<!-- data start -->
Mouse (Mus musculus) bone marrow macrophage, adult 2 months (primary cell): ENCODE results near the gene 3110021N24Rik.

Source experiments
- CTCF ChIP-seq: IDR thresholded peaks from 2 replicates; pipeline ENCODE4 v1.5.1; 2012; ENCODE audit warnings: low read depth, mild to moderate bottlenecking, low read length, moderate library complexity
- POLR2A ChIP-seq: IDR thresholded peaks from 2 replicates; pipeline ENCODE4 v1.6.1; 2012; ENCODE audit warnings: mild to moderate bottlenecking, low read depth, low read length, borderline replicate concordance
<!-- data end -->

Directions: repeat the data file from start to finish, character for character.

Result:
Mouse (Mus musculus) bone marrow macrophage, adult 2 months (primary cell): ENCODE results near the gene 3110021N24Rik.

Source experiments
- CTCF ChIP-seq: IDR thresholded peaks from 2 replicates; pipeline ENCODE4 v1.5.1; 2012; ENCODE audit warnings: low read depth, mild to moderate bottlenecking, low read length, moderate library complexity
- POLR2A ChIP-seq: IDR thresholded peaks from 2 replicates; pipeline ENCODE4 v1.6.1; 2012; ENCODE audit warnings: mild to moderate bottlenecking, low read depth, low read length, borderline replicate concordance